The Support Toward Advancement Networking and Development for Women And Children Foundation (STAND) has urged parents to remain a child’s first source of information about sex education.

Rape
Rape

STAND Executive Director, Mrs Olusayo Adeleye, told newsmen on Tuesday in Ibadan that this had become imperative because understanding correct information on sex could protect children from risky behaviour as they grow up.

Adeleye, who is also a legal practitioner, noted that in the light of recent happenings across the nation, it had become imperative to harp on the importance of creating a safe society for children to live in  and thrive.

According to her, discussing sex is also part of starting open communication with the child because early, honest and open communication between parents and kids is very important, especially when the child becomes an adolescent.

“ Through open conversation kids are more likely to speak with parents about all the other trials of adolescence such as anxiety, depression, relationships and the use of drugs as well as sexual issues and protection against sexual predators.

“Parents and guardians must take it upon themselves to get properly educated about sexual abuse in children and also know what signs of defilement to watch out for,” he said.

Adeleye said sex education was no longer an option but a survival strategy and not the time to ‘protect’ children from information about sex and sexuality as this has been discovered to be one of the commonest reasons why sexual predators get away with their evil acts.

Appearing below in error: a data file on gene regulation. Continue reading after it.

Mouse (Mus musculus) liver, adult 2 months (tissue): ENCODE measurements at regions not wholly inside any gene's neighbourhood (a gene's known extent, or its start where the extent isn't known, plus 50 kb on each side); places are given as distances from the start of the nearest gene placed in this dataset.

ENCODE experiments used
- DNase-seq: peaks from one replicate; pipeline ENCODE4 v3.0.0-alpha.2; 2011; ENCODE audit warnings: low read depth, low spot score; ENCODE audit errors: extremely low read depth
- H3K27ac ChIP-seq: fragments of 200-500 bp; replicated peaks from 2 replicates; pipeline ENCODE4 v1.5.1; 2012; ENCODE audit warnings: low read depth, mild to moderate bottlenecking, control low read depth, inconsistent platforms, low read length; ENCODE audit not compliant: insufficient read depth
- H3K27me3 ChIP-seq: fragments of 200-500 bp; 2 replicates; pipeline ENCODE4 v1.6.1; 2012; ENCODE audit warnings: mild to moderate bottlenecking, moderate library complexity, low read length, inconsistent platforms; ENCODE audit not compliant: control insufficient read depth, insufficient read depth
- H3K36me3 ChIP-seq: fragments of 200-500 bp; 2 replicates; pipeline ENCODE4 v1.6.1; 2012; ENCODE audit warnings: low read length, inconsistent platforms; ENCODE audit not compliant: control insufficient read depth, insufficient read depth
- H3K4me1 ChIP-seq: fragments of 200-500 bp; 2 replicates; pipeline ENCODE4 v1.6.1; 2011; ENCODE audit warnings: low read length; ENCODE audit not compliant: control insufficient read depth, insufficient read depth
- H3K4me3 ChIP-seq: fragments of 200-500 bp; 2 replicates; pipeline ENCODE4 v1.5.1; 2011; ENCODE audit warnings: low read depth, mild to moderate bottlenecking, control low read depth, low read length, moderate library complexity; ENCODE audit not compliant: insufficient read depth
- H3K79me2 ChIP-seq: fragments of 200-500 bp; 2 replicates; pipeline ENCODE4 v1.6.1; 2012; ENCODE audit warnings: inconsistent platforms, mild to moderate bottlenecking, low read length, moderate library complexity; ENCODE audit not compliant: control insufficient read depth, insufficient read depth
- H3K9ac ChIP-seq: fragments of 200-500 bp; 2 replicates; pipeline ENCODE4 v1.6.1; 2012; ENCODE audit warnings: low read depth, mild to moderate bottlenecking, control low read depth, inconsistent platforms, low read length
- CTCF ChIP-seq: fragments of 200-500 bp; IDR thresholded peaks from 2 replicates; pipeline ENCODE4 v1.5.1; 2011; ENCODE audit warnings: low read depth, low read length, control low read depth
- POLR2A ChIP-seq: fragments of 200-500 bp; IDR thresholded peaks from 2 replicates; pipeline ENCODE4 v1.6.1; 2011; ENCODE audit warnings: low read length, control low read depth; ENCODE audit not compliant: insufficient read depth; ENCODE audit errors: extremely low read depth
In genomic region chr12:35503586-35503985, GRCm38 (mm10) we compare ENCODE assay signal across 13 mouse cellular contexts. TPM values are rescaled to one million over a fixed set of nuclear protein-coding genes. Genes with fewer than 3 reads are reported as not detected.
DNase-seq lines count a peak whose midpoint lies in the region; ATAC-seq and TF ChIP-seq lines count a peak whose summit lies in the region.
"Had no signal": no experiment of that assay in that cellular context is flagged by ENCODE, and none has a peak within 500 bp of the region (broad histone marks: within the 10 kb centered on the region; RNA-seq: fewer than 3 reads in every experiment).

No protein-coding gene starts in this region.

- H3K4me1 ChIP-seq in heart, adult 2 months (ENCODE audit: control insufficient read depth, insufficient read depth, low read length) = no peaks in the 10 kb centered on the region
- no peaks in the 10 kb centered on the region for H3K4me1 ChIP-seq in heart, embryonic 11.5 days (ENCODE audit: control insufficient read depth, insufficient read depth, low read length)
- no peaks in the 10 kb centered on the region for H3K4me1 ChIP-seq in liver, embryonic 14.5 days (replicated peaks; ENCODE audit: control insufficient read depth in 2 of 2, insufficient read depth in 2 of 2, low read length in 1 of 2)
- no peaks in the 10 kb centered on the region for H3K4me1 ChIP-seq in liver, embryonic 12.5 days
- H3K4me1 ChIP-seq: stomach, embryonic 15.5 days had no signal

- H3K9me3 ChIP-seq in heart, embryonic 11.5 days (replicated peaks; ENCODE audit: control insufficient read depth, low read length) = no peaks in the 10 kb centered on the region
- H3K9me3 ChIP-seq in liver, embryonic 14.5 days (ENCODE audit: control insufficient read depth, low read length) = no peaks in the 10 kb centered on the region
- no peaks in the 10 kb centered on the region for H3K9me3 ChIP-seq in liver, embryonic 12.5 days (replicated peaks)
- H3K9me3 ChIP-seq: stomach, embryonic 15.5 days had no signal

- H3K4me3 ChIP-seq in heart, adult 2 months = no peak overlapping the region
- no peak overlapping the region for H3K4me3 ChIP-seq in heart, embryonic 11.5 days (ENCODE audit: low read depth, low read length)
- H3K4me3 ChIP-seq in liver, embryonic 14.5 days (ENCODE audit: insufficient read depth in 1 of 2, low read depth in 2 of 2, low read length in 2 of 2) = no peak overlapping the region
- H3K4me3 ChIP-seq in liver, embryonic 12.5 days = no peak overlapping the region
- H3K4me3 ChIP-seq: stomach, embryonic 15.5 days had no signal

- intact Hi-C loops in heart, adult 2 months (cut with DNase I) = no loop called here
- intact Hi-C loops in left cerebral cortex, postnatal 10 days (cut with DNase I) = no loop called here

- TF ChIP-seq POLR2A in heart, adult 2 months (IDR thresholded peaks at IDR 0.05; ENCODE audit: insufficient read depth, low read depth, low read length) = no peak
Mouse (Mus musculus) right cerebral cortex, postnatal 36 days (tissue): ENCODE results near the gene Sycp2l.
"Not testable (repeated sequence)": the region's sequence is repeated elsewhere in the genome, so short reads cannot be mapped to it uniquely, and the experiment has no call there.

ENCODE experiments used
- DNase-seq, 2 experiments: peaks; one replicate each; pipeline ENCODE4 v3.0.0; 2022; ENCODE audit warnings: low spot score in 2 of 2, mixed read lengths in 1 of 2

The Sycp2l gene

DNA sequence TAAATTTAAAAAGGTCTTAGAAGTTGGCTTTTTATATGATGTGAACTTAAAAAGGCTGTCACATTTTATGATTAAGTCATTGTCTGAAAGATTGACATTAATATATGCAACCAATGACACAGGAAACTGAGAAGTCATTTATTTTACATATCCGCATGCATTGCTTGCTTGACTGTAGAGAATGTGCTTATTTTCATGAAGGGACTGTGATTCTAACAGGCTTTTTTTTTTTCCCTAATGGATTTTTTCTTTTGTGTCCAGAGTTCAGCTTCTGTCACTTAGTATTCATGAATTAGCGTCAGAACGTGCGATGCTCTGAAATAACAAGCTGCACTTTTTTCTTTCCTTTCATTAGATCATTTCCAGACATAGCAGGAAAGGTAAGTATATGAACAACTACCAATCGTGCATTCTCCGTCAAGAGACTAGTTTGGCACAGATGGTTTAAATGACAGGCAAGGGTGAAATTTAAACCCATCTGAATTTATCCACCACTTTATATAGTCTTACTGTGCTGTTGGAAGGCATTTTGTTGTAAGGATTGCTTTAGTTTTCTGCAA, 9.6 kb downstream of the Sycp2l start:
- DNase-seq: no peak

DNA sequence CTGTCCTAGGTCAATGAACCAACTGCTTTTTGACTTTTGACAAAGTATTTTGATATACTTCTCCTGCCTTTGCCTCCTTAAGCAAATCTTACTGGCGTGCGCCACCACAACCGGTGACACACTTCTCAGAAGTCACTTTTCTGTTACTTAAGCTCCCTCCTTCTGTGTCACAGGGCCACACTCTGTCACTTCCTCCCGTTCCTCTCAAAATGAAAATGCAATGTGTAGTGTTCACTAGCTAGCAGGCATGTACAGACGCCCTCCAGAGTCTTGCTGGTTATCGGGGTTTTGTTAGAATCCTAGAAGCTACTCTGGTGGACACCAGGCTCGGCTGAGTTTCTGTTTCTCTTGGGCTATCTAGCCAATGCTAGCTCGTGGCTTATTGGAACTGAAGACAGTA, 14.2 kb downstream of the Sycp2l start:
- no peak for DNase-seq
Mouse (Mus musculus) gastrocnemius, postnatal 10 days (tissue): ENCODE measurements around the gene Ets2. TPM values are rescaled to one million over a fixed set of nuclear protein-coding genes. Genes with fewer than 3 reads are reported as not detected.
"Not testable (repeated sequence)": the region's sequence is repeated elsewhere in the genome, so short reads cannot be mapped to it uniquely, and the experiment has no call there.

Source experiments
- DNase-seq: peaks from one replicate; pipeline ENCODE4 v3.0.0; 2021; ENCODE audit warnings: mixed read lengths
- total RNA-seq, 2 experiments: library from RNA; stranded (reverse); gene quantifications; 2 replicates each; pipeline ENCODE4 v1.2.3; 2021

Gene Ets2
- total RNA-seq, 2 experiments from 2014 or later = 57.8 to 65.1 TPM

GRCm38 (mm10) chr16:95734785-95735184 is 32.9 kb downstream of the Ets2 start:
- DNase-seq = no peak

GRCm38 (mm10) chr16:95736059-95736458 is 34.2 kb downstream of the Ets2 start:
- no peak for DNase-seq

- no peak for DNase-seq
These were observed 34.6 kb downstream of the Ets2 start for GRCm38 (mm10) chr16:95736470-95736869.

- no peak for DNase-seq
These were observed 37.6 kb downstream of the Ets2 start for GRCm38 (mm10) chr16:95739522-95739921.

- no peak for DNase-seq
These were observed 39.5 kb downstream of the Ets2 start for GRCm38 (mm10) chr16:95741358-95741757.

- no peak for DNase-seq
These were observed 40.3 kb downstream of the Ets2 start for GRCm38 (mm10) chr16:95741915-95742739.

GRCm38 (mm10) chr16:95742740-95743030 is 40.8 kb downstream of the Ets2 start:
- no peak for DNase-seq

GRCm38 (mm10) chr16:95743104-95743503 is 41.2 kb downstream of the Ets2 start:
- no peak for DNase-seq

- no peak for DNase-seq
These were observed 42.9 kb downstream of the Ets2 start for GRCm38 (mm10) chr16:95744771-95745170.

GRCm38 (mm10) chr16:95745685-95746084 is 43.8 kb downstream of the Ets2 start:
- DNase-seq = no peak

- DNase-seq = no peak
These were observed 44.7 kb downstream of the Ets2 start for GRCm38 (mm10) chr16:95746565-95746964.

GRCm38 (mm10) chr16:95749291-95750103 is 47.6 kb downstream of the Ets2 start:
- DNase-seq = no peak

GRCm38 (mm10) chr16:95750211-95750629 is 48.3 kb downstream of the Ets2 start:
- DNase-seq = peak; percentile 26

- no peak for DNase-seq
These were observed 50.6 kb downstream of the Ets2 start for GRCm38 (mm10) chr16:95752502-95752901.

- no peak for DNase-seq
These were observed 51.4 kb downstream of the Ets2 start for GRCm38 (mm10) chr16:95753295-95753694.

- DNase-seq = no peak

According to her many perpetrators of the dastardly act are not brought to book because of the culture of secrecy, victimisation and stigmatization.

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“Parents should also unlearn the harmful culture of silence and be ready to speak up and seek justice for their children or wards without compromise and regardless of whatever pressure is mounted upon them.

“By reporting and sharing their experiences, they are saving another child from being a victim and also go a long way in stemming the tide of this menace in our society, bringing perpetrators to justice and giving effect to our laws, ” she said.

The rights activist said that having dedicated institutions such as Sexual Assault Referral Centres would also guarantee that victims get the help they need and gather evidence needed to prosecute perpetrators.

“These centres will be charged with operating with utmost confidentiality and manned by professionals who have the requisite knowledge in case of rape, defilement or sexual assault.

“The centre will take up the duty of giving medical aid to victims, professionally collecting and preserving evidence that will be useful in prosecuting the offenders, advising victims on the options available to them and providing appropriate counselling to help victims heal from the trauma of the encounter,” she said.

She added that the media also have a lot to do in the area of advocacy, public enlightenment and provision of necessary support in urban and rural areas.

Adeleye commended the steps taken by the National Assembly with the passage of the Violence Against Persons (Prohibition) Act 2015 and some State Houses of Assembly following suit.

She stressed the need to do more to stem the tide of sexual violence, especially against minors.

“To this end, an urgent intervention is necessary in the area of training of law enforcement officers on the dynamics of the law of rape and other degrees of sexual offences.

“There is also need for improved training of officers on how to advise victims appropriately when they come to them as well as how to effectively prosecute their cases and secure justice for victims,” she said.

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